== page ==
According to Gotham
Not so many centuries ago in a faraway place the King of Peru took a trip to see the King of Naples. As a gift he brought the King of Naples seeds from the most precious fruit in Peru, the tomato.
The King of Naples planted the seeds in the valley of San Marzano, below Mount Vesuvius. After tasting his first tomato, the King of Naples declared it the best-tasting fruit anyone had ever had. The tomato’s popularity grew and grew and grew; soon all the farms were growing tomatoes, and people from all around had heard of the San Marzano tomato. It became the most famous tomato in all the world, and Naples became very rich—all because of the San Marzano tomato.
One day some smart men showed the King of Naples a new tomato. It looked the same, except it could be farmed with machines, and they promised that more tomatoes could be sold and Naples would become even richer. The King decreed that all farms were to plant the new tomato, and that the farms were to use the new machines to make more tomatoes.
At first, the town became richer and richer, but then people started to say the tomato was not the same, it didn’t taste as good, it wasn’t as sweet. Naples began to suffer. The King didn’t know what to do since all the farms were growing the new tomato and no one had the first tomato’s seeds anymore.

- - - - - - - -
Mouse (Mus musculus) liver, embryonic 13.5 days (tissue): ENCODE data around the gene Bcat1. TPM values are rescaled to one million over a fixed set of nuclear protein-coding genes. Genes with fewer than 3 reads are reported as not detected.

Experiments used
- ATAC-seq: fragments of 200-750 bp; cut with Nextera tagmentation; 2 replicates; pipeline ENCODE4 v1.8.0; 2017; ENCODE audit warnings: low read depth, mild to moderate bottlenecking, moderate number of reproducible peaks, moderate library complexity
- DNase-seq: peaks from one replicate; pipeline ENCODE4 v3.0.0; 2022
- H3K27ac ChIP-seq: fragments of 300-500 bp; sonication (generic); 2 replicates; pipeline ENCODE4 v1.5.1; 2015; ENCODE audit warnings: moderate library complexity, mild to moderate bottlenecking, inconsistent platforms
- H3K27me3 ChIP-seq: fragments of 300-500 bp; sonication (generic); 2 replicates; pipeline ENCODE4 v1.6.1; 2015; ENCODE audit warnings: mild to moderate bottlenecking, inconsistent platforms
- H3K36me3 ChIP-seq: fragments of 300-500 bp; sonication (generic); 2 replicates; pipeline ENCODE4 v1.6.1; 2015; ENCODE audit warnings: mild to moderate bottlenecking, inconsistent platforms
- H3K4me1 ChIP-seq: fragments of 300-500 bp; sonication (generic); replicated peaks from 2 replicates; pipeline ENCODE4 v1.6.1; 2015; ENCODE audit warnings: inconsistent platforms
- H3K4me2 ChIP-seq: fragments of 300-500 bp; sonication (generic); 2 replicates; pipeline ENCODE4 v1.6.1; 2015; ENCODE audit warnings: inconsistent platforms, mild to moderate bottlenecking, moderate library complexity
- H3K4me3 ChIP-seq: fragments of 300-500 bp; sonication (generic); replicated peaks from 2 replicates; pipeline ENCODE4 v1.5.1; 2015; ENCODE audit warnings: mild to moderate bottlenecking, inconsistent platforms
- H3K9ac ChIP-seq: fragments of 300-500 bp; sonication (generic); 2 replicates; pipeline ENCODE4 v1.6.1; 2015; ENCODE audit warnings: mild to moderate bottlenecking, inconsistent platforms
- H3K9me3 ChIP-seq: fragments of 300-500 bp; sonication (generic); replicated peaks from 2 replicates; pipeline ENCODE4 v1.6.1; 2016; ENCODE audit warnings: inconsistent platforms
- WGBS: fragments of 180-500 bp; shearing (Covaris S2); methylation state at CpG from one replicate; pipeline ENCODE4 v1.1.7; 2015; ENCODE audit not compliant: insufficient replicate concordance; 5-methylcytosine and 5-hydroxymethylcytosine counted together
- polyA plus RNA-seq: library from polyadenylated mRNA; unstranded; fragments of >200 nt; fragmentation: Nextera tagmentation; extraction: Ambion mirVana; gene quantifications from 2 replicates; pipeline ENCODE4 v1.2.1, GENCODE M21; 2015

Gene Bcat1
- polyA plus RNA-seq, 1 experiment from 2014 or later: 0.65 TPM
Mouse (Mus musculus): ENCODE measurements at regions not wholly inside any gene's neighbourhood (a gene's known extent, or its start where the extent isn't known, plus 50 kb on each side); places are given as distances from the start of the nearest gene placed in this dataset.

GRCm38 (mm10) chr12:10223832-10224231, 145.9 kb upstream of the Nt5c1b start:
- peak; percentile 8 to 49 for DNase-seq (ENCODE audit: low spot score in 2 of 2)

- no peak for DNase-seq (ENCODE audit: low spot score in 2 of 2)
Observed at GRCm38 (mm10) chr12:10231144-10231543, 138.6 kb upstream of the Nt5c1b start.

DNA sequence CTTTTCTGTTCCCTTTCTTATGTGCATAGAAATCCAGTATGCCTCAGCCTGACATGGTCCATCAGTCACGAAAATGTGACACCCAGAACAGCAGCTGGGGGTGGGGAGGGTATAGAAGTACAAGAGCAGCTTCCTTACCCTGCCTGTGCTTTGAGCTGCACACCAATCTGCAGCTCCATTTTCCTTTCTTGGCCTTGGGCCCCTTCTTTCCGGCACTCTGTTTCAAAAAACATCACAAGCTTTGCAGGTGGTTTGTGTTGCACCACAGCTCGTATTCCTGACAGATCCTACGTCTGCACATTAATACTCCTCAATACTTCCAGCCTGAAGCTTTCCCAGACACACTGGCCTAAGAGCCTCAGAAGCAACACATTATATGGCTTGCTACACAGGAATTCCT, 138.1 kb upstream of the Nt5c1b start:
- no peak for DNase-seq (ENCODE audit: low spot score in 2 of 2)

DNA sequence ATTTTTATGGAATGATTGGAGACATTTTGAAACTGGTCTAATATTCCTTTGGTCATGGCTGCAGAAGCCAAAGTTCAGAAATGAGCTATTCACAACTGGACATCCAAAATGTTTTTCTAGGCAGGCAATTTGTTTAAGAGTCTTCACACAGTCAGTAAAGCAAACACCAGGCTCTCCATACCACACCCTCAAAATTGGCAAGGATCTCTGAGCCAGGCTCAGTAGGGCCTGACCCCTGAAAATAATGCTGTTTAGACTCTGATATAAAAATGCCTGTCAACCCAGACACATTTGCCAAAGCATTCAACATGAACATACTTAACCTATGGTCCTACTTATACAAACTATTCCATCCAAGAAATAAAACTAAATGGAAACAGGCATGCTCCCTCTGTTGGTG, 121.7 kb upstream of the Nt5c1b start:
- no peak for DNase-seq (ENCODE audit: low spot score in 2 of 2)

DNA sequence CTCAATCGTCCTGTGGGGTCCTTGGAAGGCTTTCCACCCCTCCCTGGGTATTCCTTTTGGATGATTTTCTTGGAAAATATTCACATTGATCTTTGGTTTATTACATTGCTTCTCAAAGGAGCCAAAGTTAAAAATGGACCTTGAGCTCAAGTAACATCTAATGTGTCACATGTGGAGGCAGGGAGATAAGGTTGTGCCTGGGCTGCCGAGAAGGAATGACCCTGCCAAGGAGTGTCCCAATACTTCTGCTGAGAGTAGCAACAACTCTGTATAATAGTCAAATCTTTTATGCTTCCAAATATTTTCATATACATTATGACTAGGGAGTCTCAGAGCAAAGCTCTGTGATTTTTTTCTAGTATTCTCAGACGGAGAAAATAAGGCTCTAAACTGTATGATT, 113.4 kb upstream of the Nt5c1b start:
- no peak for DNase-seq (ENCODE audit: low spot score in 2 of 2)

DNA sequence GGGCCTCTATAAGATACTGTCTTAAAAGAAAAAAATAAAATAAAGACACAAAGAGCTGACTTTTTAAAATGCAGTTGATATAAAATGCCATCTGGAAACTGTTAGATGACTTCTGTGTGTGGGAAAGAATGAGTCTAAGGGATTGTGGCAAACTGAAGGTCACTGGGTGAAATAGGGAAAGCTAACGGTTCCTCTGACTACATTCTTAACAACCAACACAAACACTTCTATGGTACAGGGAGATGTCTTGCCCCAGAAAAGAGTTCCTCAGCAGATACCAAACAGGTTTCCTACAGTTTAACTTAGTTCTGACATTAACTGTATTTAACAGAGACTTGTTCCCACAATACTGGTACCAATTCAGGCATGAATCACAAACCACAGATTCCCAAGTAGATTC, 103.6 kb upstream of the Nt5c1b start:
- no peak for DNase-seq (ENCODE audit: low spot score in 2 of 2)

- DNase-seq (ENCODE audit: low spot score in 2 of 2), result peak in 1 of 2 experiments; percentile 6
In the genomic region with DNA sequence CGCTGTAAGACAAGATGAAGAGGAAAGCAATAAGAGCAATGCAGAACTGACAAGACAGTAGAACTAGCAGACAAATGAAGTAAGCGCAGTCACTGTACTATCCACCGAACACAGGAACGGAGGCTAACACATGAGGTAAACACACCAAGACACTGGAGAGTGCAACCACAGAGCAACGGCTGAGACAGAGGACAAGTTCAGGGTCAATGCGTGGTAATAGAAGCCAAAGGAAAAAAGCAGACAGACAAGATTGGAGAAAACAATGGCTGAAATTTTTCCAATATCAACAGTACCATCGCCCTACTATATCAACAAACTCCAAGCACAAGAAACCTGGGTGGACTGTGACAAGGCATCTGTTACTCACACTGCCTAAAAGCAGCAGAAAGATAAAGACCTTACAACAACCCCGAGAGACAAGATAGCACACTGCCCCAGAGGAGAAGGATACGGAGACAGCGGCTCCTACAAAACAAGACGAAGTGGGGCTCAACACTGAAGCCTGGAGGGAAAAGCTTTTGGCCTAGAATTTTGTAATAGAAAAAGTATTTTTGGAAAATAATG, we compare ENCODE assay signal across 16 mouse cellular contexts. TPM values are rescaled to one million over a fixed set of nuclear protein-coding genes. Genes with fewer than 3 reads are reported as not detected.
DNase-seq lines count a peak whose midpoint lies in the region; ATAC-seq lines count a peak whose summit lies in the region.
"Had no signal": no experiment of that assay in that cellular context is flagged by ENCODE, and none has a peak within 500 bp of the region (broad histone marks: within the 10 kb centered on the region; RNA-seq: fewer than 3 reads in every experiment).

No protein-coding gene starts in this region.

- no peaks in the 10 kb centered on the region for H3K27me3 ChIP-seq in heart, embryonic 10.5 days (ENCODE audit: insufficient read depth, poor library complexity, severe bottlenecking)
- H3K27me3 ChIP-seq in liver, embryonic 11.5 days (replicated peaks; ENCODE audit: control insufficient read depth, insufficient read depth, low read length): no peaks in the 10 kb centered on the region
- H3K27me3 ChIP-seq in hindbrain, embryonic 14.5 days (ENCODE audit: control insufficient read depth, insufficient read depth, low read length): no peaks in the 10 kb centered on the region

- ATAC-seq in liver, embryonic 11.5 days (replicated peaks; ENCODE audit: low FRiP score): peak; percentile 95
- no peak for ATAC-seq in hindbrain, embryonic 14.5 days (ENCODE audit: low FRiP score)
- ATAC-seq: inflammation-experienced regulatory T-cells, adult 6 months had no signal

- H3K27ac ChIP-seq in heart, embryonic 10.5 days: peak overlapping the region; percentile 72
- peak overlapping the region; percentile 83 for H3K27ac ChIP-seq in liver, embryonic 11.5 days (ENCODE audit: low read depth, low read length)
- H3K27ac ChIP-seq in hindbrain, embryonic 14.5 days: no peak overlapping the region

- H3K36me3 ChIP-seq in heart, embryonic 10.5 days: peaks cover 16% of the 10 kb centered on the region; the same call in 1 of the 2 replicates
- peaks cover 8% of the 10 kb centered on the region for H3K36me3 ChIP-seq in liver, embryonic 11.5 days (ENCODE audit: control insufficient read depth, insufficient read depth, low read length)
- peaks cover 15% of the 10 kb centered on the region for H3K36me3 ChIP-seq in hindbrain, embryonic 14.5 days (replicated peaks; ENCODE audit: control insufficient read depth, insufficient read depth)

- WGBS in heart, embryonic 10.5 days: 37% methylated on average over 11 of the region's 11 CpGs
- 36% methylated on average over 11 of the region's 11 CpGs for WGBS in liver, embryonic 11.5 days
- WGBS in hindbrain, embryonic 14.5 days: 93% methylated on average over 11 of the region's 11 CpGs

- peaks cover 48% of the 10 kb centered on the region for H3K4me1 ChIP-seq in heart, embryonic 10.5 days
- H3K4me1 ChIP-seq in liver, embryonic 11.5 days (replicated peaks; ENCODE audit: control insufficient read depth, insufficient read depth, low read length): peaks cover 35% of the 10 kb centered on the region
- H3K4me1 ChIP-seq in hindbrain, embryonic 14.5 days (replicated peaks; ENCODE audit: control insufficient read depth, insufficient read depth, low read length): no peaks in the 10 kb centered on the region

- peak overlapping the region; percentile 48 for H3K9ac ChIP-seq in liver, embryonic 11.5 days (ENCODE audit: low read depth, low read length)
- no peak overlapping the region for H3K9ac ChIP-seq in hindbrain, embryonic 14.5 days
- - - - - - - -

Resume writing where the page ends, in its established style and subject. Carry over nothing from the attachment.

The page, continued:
He searched all over for the old tomato, and one day he found Farmer Luigi di Verite. Luigi owned a small plot of land on the very edge of San Marzano, where he grew tomatoes in his garden. The King asked Luigi for a tomato. The King gave the tomato from Luigi to the most famous chef in Naples to taste. The chef sliced the tomato and even before tasting it, he could tell it was different. When tasting confirmed his highest hope, he squealed with joy: “This is it, this is it, this is the San Marzano tomato!”
The King took the tomato and its seeds, decreeing that no tomato in San Marzano would thereafter be grown except from the seeds of farmer Luigi Verite. It wasn’t long before all the world was once again celebrating the San Marzano tomato, and Naples flourished again. The King and the people were even happier than before, and the San Marzano tomato will always be the star of Naples.